All importers rely on a broker to help them navigate and support their imports. A good broker is an important part of your team. But your broker is a service provider and there are significant limits to how much you can rely on them. Dabblers tend to say “oh my broker told me this was OK,” and that is absolutely NOT OK. Your broker has your POA to conduct a lot of business on your behalf, but they are not your compliance officer or ultimately responsible for your entries.
Specifically, there are two things your broker isn’t likely to be. First, they probably aren’t a wood or flooring specialist. They are going to fill in forms for your engineered flooring and your cabinets. But they are also going to do forms for cars and televisions and purses and coats. They are generalists. They know customs rules and requirements and forms but not all industry specific requirements. They might make mistakes (or at least not be likely to catch your mistakes) on Lacey data or TSCA requirements or HTS codes and even origin.
For example, remember my earlier blog on how plywood dictates the origin of engineered flooring? Let’s say you bring some Russian plywood to Vietnam and make flooring out of it. What is the origin of the flooring as far as U.S. Customs is concerned? Russia. Now if you tell your broker that it’s VN or perhaps they just assume it’s VN, they aren’t going to know enough about your production or perhaps even the Custom specific rule to catch the mistake. So they’re going to enter the wrong origin in your name. (I’ve even heard of brokers being clearly and specifically told “the origin is X” and still entering it as “Y” despite instructions otherwise.) You know your business and the rules unique to your trade – you need to make sure you assume responsibility for that trade.
Second, they won’t be liable. Look at the fine print. Fifty dollars an entry tends to be industry standard liability for any mistake they make. I have heard multiple horror stories with brokers making mistakes, sometimes even going against explicit instructions, that cost companies hundreds of thousands of dollars. The brokers then handed over a check for fifty bucks and an apology. (The latter is not even guaranteed.) The company is left with huge fines and duties and a black mark on their record with the government. It is even possible for a company to lose their importer license or continuous bond.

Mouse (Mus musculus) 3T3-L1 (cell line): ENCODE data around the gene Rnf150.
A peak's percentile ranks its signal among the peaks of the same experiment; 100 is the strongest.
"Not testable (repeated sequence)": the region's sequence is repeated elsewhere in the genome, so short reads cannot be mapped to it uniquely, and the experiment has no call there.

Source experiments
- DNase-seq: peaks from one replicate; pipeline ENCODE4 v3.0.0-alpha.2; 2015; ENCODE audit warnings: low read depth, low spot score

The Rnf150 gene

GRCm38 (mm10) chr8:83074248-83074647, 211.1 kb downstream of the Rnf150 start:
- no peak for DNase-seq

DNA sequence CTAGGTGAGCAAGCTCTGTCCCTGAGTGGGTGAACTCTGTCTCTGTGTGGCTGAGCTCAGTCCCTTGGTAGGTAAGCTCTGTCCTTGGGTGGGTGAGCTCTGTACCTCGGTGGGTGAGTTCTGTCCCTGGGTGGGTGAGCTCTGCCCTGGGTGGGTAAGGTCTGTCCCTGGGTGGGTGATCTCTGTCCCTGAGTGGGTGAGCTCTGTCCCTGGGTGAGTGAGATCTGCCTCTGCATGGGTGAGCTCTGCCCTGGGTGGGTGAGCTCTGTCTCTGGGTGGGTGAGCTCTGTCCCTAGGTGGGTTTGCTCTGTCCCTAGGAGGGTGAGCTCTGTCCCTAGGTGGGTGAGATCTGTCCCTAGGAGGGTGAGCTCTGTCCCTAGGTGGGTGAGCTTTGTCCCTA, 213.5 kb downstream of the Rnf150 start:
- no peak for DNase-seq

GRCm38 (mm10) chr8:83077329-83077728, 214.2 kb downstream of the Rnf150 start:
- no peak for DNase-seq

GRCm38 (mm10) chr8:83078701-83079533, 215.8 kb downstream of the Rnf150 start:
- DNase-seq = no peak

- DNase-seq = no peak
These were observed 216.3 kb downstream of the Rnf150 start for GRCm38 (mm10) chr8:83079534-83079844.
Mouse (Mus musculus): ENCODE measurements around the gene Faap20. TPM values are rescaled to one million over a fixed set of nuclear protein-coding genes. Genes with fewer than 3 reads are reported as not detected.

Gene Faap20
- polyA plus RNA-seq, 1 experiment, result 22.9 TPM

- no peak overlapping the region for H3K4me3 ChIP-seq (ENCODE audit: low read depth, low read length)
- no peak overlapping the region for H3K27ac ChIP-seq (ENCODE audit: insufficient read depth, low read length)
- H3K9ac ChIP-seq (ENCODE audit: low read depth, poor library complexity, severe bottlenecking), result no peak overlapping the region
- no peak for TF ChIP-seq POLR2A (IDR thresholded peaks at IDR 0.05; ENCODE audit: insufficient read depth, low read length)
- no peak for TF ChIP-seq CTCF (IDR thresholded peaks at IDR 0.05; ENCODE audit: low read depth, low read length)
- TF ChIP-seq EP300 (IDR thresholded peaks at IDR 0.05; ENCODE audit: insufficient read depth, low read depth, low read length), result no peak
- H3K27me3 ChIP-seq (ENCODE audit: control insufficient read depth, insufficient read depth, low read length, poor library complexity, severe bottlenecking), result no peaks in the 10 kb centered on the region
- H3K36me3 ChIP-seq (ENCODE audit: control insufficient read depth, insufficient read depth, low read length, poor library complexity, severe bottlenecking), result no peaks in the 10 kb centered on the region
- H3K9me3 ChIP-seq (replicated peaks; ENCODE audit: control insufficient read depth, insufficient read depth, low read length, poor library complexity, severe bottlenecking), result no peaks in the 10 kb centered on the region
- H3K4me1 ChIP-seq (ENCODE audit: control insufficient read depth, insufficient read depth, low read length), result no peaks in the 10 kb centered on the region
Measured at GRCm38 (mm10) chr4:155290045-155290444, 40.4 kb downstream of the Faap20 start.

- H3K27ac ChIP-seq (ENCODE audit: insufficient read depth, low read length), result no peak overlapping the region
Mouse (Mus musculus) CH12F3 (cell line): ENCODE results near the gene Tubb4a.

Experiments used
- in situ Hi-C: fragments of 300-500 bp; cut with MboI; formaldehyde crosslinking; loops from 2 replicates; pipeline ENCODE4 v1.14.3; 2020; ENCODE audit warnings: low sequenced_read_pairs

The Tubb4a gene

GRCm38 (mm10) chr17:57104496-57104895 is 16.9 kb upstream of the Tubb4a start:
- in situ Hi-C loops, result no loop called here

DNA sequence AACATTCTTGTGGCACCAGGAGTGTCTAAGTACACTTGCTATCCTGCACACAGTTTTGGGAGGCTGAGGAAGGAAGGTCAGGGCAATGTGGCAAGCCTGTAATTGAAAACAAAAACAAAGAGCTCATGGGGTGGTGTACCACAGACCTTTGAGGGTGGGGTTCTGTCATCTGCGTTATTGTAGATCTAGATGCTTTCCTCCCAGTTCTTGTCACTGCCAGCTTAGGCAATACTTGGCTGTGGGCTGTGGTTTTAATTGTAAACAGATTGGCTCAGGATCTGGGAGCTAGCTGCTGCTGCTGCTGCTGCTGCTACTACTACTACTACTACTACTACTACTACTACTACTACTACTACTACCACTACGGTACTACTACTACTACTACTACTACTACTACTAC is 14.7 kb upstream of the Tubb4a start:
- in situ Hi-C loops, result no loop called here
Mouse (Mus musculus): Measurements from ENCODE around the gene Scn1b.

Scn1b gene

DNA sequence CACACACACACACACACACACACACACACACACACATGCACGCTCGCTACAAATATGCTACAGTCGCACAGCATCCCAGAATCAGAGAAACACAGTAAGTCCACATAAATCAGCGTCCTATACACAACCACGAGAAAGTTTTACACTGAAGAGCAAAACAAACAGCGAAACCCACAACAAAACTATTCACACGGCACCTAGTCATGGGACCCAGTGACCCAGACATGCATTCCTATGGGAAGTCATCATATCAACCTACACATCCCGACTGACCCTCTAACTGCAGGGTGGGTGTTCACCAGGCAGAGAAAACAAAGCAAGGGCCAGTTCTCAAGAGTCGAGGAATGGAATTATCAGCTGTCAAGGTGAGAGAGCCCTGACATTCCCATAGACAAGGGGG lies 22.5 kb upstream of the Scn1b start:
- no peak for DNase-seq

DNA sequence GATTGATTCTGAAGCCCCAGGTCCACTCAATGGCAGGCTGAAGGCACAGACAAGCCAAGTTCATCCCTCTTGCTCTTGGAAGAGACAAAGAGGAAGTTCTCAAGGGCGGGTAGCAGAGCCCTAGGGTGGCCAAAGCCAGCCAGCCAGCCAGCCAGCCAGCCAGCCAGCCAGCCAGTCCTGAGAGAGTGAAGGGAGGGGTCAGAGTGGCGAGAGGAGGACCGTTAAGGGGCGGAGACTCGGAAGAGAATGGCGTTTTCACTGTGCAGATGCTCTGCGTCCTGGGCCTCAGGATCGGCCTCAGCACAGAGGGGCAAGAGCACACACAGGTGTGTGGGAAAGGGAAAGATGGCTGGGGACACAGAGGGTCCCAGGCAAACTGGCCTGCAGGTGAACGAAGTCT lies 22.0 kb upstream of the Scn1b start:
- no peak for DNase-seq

As a reminder, a “post entry amendment” is possible – if you find a mistake, you can usually correct it through that system. It’s a wise thing to regularly check the entries being made in your name. You have the ultimate responsibility for everything being submitted even if you told the broker to do something else.
Brokers are people and there are good ones and bad ones. Some of the bad lazy ones get tired of typing in Latin so they don’t complete your Lacey document the way you’ve specified. Some don’t read the fine print or follow directions – again, a good example is entering an origin based on where the container shipped from, not based on the rules for the industry.
Some give you the wrong HTS code because it was the first one they hit that seemed to fit. 4409.10.2000 is described as wood flooring with zero duty – that sounds like a winner, let’s stop there, right? But 4412.31.5225 also says wood flooring and it’s got a duty rate of 8 percent and 4418.73.4000 is wood flooring at 3.2 percent…even a good serious broker can’t determine which applies to you without greater understanding of the industry and your product. You need to do this work. Your broker is an important part of your trade compliance – but ultimately, the responsibility lies with you.
Elizabeth Baldwin is Environmental Compliance Officer for Metropolitan Hardwood Floors. In her 25 plus year career in the wood industry has visited over 70 countries and hundreds of facilities of all sizes and types. She describes herself as a “jack of all wood trades.” Familiar with jungles of all sorts–having camped out along the Amazon and walked the halls of Congress–she blogs for the NWFA on both environmental and regulatory issues for educational and informational purposes only. Her blog is not intended and should not be construed as legal advice. Persons seeking legal advice on compliance with CARB, TSCA, the U.S. Lacey Act or any other law, regulation, or compliance requirement/claim should consult with the regulatory agency directly and/or a qualified legal professional.